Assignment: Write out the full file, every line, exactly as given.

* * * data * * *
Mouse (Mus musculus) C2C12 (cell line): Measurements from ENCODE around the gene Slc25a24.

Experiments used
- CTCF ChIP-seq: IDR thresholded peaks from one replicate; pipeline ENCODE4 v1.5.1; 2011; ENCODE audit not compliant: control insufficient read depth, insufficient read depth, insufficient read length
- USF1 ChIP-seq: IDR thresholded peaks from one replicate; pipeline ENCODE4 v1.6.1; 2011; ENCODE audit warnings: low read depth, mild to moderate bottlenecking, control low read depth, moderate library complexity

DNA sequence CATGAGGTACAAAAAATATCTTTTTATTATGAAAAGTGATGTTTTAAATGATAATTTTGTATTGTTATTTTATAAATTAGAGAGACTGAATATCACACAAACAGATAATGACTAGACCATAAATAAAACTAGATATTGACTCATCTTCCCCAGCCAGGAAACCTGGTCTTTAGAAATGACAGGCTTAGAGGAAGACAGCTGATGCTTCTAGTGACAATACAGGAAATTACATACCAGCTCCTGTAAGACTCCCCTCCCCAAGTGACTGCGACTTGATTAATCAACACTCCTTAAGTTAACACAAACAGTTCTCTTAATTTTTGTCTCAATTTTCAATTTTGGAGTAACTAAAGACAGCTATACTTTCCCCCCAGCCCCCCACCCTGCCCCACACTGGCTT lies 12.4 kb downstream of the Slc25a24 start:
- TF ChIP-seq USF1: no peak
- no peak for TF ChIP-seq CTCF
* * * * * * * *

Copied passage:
Mouse (Mus musculus) C2C12 (cell line): Measurements from ENCODE around the gene Slc25a24.

Experiments used
- CTCF ChIP-seq: IDR thresholded peaks from one replicate; pipeline ENCODE4 v1.5.1; 2011; ENCODE audit not compliant: control insufficient read depth, insufficient read depth, insufficient read length
- USF1 ChIP-seq: IDR thresholded peaks from one replicate; pipeline ENCODE4 v1.6.1; 2011; ENCODE audit warnings: low read depth, mild to moderate bottlenecking, control low read depth, moderate library complexity

DNA sequence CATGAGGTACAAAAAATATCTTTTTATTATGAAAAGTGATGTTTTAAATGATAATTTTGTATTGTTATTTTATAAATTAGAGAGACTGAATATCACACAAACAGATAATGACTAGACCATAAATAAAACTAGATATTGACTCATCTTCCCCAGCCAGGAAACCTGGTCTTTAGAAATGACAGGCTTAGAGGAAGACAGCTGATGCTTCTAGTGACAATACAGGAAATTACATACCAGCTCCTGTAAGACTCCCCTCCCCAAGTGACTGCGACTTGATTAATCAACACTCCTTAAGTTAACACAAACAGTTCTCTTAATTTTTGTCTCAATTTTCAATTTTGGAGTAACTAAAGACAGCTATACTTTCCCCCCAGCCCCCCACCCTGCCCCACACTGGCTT lies 12.4 kb downstream of the Slc25a24 start:
- TF ChIP-seq USF1: no peak
- no peak for TF ChIP-seq CTCF